Hindustan Times reported that “Starvation and lack of treatment has claimed the life of two regular employees of Jharkhand’s 103 year old civic body Mineral Area Development Authority (MADA). They had not been paid salary for 35 months… Members of both the victims families charged that despite repeated reminders for last one month, the management did not release arrear of salary payment so that they could be treated.” Apparently, none of MADA’s 1150 employees have received their salaries for 35 months.

Section 144 or Prevention of ‘unlawful Assembly’ Instituted at Tata Nano Plant in Gujarat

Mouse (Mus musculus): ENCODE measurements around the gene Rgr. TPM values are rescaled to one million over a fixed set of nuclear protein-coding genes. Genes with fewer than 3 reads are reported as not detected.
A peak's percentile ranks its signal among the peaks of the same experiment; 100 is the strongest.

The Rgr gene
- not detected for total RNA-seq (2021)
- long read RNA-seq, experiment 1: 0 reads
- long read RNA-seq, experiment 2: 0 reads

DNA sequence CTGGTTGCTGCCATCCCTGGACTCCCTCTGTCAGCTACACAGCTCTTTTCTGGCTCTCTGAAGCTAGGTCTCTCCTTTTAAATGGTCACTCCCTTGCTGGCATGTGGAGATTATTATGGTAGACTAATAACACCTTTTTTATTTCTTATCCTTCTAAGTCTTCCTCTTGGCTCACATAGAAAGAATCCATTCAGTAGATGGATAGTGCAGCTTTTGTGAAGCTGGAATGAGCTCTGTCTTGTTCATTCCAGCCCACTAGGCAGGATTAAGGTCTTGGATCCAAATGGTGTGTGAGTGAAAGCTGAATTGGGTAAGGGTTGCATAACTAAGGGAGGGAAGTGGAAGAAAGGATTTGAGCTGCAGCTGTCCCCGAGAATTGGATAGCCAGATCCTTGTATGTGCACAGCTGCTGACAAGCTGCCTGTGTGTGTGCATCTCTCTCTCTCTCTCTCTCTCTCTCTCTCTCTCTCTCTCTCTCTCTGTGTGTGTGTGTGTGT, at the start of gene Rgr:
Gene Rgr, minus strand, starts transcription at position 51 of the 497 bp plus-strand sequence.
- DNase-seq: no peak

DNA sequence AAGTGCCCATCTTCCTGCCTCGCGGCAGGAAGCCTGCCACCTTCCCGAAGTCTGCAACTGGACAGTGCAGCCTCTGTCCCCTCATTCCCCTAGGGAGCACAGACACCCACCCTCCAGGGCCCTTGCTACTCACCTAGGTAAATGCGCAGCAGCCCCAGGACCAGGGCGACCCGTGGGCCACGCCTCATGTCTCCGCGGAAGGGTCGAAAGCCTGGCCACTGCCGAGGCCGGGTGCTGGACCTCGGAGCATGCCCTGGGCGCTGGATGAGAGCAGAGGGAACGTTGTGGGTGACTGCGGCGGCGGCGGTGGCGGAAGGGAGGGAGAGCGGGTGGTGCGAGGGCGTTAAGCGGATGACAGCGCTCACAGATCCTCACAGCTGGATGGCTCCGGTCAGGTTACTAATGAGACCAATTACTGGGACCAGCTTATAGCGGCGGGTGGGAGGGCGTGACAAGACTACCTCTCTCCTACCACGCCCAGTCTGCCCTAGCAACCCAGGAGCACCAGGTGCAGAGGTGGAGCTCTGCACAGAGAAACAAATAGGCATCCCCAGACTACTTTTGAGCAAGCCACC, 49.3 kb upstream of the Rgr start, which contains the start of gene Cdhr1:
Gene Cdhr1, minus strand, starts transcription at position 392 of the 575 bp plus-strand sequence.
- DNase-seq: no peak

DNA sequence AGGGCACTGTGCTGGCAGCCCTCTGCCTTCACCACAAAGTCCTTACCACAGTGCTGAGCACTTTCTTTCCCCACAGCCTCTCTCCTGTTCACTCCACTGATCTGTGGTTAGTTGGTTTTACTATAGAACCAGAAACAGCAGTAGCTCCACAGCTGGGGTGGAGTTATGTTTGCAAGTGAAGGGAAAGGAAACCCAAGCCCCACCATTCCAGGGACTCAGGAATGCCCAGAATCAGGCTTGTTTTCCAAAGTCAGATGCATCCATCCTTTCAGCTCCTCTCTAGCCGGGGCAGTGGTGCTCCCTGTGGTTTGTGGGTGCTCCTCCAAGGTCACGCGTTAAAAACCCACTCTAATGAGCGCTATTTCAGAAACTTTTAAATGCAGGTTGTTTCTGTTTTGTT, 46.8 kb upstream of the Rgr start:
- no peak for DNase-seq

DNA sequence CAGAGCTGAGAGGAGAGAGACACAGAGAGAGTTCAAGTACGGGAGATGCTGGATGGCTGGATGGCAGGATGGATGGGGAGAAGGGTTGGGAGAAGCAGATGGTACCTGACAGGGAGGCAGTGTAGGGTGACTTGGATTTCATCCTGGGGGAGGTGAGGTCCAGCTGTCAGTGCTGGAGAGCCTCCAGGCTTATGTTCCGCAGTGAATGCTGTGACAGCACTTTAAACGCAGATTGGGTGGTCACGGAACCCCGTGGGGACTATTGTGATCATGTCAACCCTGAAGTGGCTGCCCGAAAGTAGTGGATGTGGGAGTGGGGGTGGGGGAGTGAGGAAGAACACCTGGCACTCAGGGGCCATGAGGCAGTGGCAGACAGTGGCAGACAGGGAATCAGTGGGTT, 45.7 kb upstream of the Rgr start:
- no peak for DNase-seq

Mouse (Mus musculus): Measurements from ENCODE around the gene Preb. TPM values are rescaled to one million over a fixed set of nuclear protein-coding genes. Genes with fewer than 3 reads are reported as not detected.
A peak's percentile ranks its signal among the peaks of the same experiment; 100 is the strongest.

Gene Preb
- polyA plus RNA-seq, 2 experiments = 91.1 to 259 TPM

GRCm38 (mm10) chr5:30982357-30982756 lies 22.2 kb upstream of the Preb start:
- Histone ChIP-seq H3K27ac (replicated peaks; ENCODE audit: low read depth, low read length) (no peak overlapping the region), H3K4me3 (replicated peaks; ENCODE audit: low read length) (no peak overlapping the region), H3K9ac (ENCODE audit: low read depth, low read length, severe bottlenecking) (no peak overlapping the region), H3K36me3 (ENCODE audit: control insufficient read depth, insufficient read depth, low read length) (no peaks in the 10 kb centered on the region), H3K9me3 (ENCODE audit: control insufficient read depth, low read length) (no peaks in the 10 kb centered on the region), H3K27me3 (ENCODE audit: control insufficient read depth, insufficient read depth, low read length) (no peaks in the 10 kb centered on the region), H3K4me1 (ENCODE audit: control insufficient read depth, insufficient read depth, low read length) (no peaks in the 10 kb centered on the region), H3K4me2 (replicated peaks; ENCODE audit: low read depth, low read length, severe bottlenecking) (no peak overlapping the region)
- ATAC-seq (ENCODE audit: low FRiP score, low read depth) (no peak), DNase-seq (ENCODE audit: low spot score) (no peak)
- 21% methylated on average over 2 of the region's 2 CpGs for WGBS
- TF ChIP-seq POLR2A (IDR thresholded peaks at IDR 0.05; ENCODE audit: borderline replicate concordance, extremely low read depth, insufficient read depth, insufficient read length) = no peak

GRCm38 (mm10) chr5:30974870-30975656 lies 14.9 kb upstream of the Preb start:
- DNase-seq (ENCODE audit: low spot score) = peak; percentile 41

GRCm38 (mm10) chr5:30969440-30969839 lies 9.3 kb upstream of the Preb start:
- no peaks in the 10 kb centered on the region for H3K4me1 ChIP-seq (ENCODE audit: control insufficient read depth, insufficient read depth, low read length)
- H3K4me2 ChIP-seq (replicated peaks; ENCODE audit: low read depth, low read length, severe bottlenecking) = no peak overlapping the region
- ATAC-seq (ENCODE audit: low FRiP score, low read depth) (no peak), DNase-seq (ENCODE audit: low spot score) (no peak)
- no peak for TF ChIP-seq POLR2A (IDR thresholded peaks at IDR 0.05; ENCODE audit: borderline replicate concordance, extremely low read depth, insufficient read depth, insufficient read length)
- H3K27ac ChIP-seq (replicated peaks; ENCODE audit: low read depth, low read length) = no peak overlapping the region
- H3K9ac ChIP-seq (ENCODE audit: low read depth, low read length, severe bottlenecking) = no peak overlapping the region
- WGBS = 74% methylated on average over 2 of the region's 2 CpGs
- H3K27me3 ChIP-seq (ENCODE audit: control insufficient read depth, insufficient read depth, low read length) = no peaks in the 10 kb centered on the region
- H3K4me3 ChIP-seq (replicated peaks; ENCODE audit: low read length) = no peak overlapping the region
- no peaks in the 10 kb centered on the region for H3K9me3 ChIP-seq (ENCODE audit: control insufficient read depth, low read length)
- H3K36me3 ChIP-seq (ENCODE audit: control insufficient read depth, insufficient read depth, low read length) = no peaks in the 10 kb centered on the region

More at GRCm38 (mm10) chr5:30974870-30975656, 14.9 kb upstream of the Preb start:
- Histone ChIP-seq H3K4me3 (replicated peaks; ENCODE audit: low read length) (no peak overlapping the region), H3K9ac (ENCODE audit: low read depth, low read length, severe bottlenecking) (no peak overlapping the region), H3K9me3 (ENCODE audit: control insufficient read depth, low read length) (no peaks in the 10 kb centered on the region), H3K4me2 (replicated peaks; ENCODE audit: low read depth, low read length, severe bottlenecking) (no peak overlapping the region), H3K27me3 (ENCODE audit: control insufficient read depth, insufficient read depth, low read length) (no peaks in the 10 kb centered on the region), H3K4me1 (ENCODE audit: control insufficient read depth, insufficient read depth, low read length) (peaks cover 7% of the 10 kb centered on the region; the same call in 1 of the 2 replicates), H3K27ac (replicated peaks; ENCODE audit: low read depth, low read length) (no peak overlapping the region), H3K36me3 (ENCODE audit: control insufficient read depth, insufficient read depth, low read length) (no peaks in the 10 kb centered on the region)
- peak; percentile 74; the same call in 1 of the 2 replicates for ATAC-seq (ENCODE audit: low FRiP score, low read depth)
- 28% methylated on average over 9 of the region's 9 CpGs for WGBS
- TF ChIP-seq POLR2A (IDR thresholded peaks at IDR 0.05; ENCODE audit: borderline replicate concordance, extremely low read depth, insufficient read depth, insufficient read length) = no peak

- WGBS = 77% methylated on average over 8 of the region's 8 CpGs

The Tata Nano plant at Sanand is in the news again after the administration called the police when workers refused to take the company bus and decided to walk home instead. Section 144, which requires a magistrate order, seems to have been instituted almost immediately. The apparent boycott was because the company had not agreed to wage increase even after discussions for six months. The last wage increase was two years ago.

According to the Tata Motors’ annual report, “The wage increments for blue collar are governed by plant-wise settlements which are held every 3-5 years. The wage revision for white collar employees is done annually.” Typically, white collar wage increments tend to be close to 10% while blue collar workers receive 2-3%.

Women Farmers and Agrarian Distress